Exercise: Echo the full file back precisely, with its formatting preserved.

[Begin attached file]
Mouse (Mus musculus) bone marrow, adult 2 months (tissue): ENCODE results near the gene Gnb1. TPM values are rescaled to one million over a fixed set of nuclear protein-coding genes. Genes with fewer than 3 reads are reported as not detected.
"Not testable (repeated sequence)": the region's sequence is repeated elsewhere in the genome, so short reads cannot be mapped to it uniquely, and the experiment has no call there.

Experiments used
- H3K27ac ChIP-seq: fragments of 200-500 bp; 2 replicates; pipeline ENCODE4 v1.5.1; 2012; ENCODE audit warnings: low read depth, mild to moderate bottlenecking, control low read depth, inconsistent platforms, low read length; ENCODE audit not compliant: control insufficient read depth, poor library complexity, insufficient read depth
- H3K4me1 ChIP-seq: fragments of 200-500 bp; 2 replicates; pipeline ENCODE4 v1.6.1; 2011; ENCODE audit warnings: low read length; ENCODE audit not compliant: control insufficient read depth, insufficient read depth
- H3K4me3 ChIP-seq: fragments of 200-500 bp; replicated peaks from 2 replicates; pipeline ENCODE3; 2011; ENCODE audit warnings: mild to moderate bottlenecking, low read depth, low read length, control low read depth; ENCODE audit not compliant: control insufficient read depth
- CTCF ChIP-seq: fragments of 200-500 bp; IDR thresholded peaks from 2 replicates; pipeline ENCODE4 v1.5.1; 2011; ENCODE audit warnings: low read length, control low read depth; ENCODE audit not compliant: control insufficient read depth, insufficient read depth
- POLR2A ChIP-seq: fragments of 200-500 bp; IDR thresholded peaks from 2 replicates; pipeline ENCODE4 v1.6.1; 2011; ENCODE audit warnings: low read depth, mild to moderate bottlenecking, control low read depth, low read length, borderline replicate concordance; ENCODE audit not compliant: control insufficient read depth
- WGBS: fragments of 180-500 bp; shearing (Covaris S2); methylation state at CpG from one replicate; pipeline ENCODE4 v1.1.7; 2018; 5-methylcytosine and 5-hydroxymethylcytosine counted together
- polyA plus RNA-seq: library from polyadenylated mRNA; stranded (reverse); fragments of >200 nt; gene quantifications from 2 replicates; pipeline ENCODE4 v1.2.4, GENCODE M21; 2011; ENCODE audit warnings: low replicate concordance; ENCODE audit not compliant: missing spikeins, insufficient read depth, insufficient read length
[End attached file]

Mouse (Mus musculus) bone marrow, adult 2 months (tissue): ENCODE results near the gene Gnb1. TPM values are rescaled to one million over a fixed set of nuclear protein-coding genes. Genes with fewer than 3 reads are reported as not detected.
"Not testable (repeated sequence)": the region's sequence is repeated elsewhere in the genome, so short reads cannot be mapped to it uniquely, and the experiment has no call there.

Experiments used
- H3K27ac ChIP-seq: fragments of 200-500 bp; 2 replicates; pipeline ENCODE4 v1.5.1; 2012; ENCODE audit warnings: low read depth, mild to moderate bottlenecking, control low read depth, inconsistent platforms, low read length; ENCODE audit not compliant: control insufficient read depth, poor library complexity, insufficient read depth
- H3K4me1 ChIP-seq: fragments of 200-500 bp; 2 replicates; pipeline ENCODE4 v1.6.1; 2011; ENCODE audit warnings: low read length; ENCODE audit not compliant: control insufficient read depth, insufficient read depth
- H3K4me3 ChIP-seq: fragments of 200-500 bp; replicated peaks from 2 replicates; pipeline ENCODE3; 2011; ENCODE audit warnings: mild to moderate bottlenecking, low read depth, low read length, control low read depth; ENCODE audit not compliant: control insufficient read depth
- CTCF ChIP-seq: fragments of 200-500 bp; IDR thresholded peaks from 2 replicates; pipeline ENCODE4 v1.5.1; 2011; ENCODE audit warnings: low read length, control low read depth; ENCODE audit not compliant: control insufficient read depth, insufficient read depth
- POLR2A ChIP-seq: fragments of 200-500 bp; IDR thresholded peaks from 2 replicates; pipeline ENCODE4 v1.6.1; 2011; ENCODE audit warnings: low read depth, mild to moderate bottlenecking, control low read depth, low read length, borderline replicate concordance; ENCODE audit not compliant: control insufficient read depth
- WGBS: fragments of 180-500 bp; shearing (Covaris S2); methylation state at CpG from one replicate; pipeline ENCODE4 v1.1.7; 2018; 5-methylcytosine and 5-hydroxymethylcytosine counted together
- polyA plus RNA-seq: library from polyadenylated mRNA; stranded (reverse); fragments of >200 nt; gene quantifications from 2 replicates; pipeline ENCODE4 v1.2.4, GENCODE M21; 2011; ENCODE audit warnings: low replicate concordance; ENCODE audit not compliant: missing spikeins, insufficient read depth, insufficient read length